Buckwheat Area (acres) 490.00 349.00 746.00 427.94 423.00
Production (metric tonnes) 319.00 266.00 484.00 221.17 193.00
Yield (kg/acre) 650.00 648.00 648.00 1009.13 455.00
Millet Area (acres) 122.00 79.00 70.00 55.00 52.00
Production (metric tonnes) 47.00 29.00 41.00 20.05 24.00
Yield (kg/acre) 390.00 371.00 590.00 364.50 468.00

78% of Haa is covered with forest, and forestry plays an important part in local economy.

Geography

Haa Dzong, March, 2011

Haa District lies along the western border of Bhutan. To the northwest it is bounded by Tibet, to the southwest by Samtse District, to the southeast by Chukha District, and to the northeast by Paro District. Haa Dzongkhag covers a total area of 1905 sq km.[10] The southern part of the district covers some sub-tropical area. However, the district is largely a temperate alpine area. Its northern part is above the tree line.[6]

The gewogs of Bji, Katsho, Eusu, and Samar are in the north while Gakidling and Sombaykha are in the south.[7]

Administrative divisions

Haa District is divided into six village blocks (or gewogs):[11]

Tourism

Lhakhang Karpo (the White Temple) in Üsu (Uesu) Gewog, Haa, Bhutan. Believed to have originally been established in the 7th century, during the time of the Tibetan Emporer Songtsän Gampo. The temple and its surrounding buildings normally house the monastic assembly ("monk body") of Haa District. This photograph was taken in 2011 while the temple complex was undergoing extensive restoration and re-construction.


In 2002, subsequent to the 79th session of the National Assembly, the valley was opened to foreign tourism. The dzongkhag has 41 lhakhangs, which are owned by the government, community and private individual. The gewogs of Bje, Kar-tshog, Eusu and Samar Gewogs are within radius of 15 km from dzongkhag administration. They have fairly good road network, electricity, telephone connectivity, water supply, and health facilities.[7]

List of festival dates in Haa dzongkhag[12]
Festival Location Bhutanese dates Remarks
Haa Tsechu Lhakhang Karpo, Uesu 8th-10th day of the 8th month Three-day annual festival
Lomba Celebrated throughout the Haa valley 29th day of the 10th month till the 2nd of the 11th month People prepare a special local delicacy called ‘Hoentey’, a dumpling made out of sweet buckwheat, flour, and green turnip leaves. The celebration is followed by a community archery game.
Yongto Bongko, Kibri Bongko, Dumchu Bongko, Tshaphel Bongku, and Kana Bongku Yongto, Kibri, Dumchu, Tshaphel, and Kana Begins on the 17th day of the 11th month The shaman festival is organised every three years by the communities.
Wangtsa Goencham Wangtsa Lhakhang, Katsho 1st day of the 11th month Community festival
Tshenka Wango Tshenka lhakhang, Jenkakha – Bjee 15th day of the 11th month Annual celebration in which people from Paro also participate.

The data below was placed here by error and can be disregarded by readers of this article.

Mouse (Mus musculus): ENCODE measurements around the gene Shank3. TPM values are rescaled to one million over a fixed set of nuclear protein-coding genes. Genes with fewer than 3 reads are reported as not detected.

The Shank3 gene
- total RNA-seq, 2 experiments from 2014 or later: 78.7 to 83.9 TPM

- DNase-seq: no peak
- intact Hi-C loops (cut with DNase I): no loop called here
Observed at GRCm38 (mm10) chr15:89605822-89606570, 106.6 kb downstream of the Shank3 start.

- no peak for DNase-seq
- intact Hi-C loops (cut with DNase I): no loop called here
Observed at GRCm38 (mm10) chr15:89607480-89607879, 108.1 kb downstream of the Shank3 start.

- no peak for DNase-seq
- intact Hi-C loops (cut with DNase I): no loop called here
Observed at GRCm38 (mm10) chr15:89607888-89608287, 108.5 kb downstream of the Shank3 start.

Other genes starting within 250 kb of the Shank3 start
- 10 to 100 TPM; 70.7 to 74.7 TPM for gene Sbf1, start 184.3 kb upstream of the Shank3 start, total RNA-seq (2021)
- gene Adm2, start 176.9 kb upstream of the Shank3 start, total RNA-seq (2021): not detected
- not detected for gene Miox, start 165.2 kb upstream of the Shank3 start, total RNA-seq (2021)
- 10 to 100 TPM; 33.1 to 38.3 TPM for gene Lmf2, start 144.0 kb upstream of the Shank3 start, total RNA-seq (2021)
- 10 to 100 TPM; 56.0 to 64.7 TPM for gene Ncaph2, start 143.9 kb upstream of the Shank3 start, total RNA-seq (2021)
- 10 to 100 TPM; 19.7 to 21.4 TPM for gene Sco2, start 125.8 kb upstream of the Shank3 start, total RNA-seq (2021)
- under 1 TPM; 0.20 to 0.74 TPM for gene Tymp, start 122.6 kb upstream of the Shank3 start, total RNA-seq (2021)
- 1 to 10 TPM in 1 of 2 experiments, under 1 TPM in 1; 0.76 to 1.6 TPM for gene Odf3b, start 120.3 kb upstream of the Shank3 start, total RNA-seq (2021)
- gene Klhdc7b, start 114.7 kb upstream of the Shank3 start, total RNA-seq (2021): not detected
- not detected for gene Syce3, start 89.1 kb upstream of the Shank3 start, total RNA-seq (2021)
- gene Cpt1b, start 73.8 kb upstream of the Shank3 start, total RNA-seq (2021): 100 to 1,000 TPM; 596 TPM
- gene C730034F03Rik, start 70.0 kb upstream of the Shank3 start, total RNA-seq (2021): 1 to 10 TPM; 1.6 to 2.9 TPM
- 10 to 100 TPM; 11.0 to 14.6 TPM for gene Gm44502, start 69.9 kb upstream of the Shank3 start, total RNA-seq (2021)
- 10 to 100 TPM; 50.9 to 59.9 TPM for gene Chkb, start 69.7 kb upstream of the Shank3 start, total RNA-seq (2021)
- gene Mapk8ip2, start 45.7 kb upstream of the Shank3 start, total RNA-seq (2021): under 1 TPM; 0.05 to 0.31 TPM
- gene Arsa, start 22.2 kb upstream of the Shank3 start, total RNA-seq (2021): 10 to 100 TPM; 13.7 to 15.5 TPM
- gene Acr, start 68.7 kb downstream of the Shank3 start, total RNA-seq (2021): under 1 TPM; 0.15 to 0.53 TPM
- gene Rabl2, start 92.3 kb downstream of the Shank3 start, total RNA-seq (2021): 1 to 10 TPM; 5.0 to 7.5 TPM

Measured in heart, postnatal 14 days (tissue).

Haa valley–Saga La–Drukgyal Dzong trek is an easy trek of 23km that can be covered in two-three days. This trek is also called the 'Haa Planters' Trail' as it was used by rice planters from the valley to reach Paro to work as farm labourers during the planting season (mainly May-June). In return, the people of Haa received red rice after the autumn harvest. The trek passes through villages in the valley and dense forests near Paro. The trek ends near Drukgyal Dzong. On a three-day trek, one can stop at Yangtong. Alternatively, one can also stay at Khadey Ghom. The trek on the second day can end at Dongney Tsho.[13]

Other treks that start from the valley include Haa valley–Nub Shona Patta Tho–Rigona, and Haa Valley–Amo Chhu–Phuentsholing.[13]

Environment

Haa contains Torsa Strict Nature Reserve, one of the environmentally protected areas of Bhutan. Torsa contains no human inhabitants other than military patrols and posts, occupying substantial portions of the gewogs of Bji and Sangbay. Torsa is connected to Jigme Dorji National Park via biological corridor, cutting across the northeastern half of Haa District.[14]

Military

The Indian Army maintains a military base in the valley to maintain security against incursions from China. The Chinese military has built roads into the Torsa Strict Nature Reserve and Haa District over the past dozen years clearly visible on Google Earth/Maps and other viewing platforms.

See also

References

  1. ^ "Sub-national HDI - Area Database - Global Data Lab". hdi.globaldatalab.org. Retrieved 2018-09-13.
  2. ^ Facts about Bhutan- The land of the Thunder Dragon. Absolute Bhutan Books. 2017. p. 318.
  3. ^ a b http://www.haa.gov.bt/downloads?Type=12&Sector=All Bhutan Census website Archived 2007-06-26 at the Wayback Machine
  4. ^ Tshewang 2001 p.55-56
  5. ^ Dema, Thinley (2021-05-10). Smyer Yü, Dan; de Maaker, Erik (eds.). Environmental Humanities in the New Himalayas: Symbiotic Indigeneity, Commoning, Sustainability (1 ed.). Oxon: Routledge. doi:10.4324/9781003144113-5. ISBN 978-1-003-14411-3. S2CID 234812544.{{cite book}}: CS1 maint: date and year (link)
  6. ^ a b c d Ura, Karma (1993). "The Nomads' Gamble: Pastoralists of Northern Bhutan". South Asia Research. 13 (2): 81–100. doi:10.1177/026272809301300201. ISSN 0262-7280. S2CID 145147264.
  7. ^ a b c d e f g Annual Dzongkha Statistics 2018: Dzongkhag Administration Haa. Thimphu: National Statistics Bureau. 2018.
  8. ^ Phuntsho, Karma (2013). The history of Bhutan. Noida, Uttar Pradesh. ISBN 978-81-8400-411-3. OCLC 909032169.
  9. ^ Haa Five Year Plan[permanent dead link]
  10. ^ Facts about Bhutan The Land of the Thunder Dragon. Absolute Bhutan Books. 2017. p. 318.
  11. ^ "Chiwogs in Haa" (PDF). Election Commission, Government of Bhutan. 2011. Archived from the original (PDF) on 2011-10-02. Retrieved 2011-07-28.
  12. ^ Destination Haa: Tourism Action Plan (2018-2023). Haa: Dzongkhag Administration, Haa. 2018.
  13. ^ a b Jordans, Bart (2008). Bhutan: A Trekker's Guide (2nd ed.). Milnthorpe: Cicerone. ISBN 9781852843984.
  14. ^ "Parks of Bhutan". Bhutan Trust Fund for Environmental Conservation online. Bhutan Trust Fund. Archived from the original on 2011-07-02. Retrieved 2011-03-26.

Sources

  • Tshewang, Lam Pema (2001) History of the Has (Ha) Valley in Journal of Bhutan Studies Volume 5, Winter 2001 p. 50-56. Thimphu: Center for Bhutan Studies.
  • Seeds of Faith: A Comprehensive Guide to the Sacred Places of Bhutan. Vol 1. 2008 KMT Publishers, Thimphu, Bhutan.

External links

  • Five year plan 2002-2007
  • A History of Has (Ha) Valley by Lam Pema Tshewang, The Journal of Bhutan Studies, Vol. 5
  • Arjun Razdan, 'Forbidden Pastures of Haa Valley'
  • About Haa valley